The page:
Artist at Work: Jackson Tanner

His pointillist style and even his first name may evoke Jackson Pollack, but artist Jackson Tanner has developed his own unique mode of artistic expression. John Barrat profiles one of our Smithsonian colleagues whose work is on display in the Artists at Work exhibition.

“When people first see my paintings, many of them assume I must use a very tiny triple 000 paint brush to cover a canvas in tiny dots,” says Jackson Tanner, a supervisory collections manager at the National Museum of African American History and Culture and longtime artist. “But that would take forever! Some of my paintings are as large as 36 x 72 inches and I like to consider myself still sane.”

Still, he says, his works are created entirely by hand with basic painting tools—no automated presses or pneumatic processes. “I just figured out how to make a whole bunch of dots at one time. If I had to compare how I do it with a technique, I’d say it is very similar to what Jackson Pollock was doing, I just use a different set of tools.”

Subtle triptych

“Galazios ourranos” April 2018
G. Jackson Tanner
Golden Fluid Acrylic

One of Tanner’s paintings “Galazios Ouranos (Blue Sky)” is now on view in the S. Dillon Ripley Center in “2019 Artists at Work,” a juried exhibition of artworks by Smithsonian staff. “The unique paint application creates a surface texture that is inviting to our tactile natures, as though it wants to be touched,” its caption, written by Tanner, explains.


“Galazios ourranos” April 2018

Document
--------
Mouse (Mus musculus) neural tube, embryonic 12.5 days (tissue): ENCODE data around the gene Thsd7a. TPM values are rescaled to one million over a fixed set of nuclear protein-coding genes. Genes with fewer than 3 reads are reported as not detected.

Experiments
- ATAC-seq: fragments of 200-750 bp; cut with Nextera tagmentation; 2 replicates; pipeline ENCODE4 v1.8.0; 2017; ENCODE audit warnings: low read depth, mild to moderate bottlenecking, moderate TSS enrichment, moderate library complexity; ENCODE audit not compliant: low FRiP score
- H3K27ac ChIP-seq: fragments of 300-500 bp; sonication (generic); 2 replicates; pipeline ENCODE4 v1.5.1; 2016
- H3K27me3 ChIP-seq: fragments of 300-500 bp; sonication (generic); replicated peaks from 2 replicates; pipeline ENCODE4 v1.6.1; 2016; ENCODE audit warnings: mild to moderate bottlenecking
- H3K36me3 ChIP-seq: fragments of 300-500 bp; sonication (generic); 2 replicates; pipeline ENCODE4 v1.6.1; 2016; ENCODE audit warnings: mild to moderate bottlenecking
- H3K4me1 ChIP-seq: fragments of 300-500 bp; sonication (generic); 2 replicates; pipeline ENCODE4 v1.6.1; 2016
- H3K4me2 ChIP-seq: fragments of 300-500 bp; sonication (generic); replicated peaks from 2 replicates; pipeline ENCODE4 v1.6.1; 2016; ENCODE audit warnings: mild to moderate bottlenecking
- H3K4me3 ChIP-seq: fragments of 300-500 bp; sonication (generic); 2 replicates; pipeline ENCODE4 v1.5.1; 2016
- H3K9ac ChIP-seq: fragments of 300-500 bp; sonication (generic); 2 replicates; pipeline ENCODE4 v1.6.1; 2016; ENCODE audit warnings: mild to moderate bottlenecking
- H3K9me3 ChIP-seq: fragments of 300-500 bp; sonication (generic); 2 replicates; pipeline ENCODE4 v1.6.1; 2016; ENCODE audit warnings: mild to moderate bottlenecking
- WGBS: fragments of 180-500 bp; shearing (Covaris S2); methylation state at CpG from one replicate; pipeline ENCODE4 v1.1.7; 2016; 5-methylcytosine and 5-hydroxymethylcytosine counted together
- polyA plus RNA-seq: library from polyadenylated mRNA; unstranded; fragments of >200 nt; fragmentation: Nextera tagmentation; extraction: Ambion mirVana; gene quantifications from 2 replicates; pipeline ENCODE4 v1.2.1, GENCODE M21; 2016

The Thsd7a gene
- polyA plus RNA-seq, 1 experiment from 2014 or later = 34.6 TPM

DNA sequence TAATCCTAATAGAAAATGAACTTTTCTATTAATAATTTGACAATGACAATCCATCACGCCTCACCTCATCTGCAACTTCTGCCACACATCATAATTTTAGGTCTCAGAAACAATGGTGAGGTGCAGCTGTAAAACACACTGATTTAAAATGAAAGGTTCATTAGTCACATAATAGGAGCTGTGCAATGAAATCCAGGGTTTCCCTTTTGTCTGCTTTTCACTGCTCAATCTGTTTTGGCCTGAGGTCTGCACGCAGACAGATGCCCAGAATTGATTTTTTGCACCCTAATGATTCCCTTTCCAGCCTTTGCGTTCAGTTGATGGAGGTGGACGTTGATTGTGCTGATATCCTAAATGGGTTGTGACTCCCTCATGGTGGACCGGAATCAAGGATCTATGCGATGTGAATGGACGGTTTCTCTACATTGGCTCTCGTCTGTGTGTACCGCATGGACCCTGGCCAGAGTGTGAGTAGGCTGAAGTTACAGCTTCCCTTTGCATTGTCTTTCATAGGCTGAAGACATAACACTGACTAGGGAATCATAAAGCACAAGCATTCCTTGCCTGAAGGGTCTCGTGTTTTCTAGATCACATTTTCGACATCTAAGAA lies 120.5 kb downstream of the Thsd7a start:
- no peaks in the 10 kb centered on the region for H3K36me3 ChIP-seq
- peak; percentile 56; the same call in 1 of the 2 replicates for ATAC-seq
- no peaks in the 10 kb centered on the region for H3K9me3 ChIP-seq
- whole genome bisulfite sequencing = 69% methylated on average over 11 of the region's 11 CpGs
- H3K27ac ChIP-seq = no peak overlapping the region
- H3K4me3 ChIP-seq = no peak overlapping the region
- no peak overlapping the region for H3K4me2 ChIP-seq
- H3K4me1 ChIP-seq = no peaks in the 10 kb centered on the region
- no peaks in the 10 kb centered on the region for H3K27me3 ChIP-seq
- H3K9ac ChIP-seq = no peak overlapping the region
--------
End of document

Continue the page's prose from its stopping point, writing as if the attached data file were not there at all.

G. Jackson Tanner
Golden Fluid Acrylic

“I control every transition of color in my paintings by building multiple chromatic layers—as many as 50 different layers—to create the image that you see,” Tanner says. “This repetitive process produces highly complex color fields that overlap and work together to evoke the sense that the image could have been manufactured through a mechanical automated process.”

“I tend to be a very instinctual, visual painter. I come up with some ideas and concepts, but I just generate these dots with regular painting tools.”

After studying at the Art Institute of Chicago and earning an art degree at the University of Illinois, Jackson’s early work in the 1980s was much different: he used oils and his work was more figurative.

It was while refurbishing a house in Delaware in 2011 that the concept for his dot-filled paintings planted itself in his imagination.

“One thing leads to another, discounts are offered on building materials you need and not necessarily in any logical order, so I put down floor before I had the walls done,” Tanner recalls. “I then painted the walls and ended up with a lot of dots all over the floor and it just kind of stuck with me.”

Painting Ashes to Ashes by Jackson Tanner

“Ashes to Ashes” by G Jackson Tanner, Supervisory Collections Manager, National Museum of African American History and Culture. Acrylic, 2012.

“Soon after that my daughter was born, and while I was home on paternity leave, I got to thinking that as she’s sleeping there’s stuff I could do. So, I went out into the garage and kind of figured out how to do it on a larger scale.”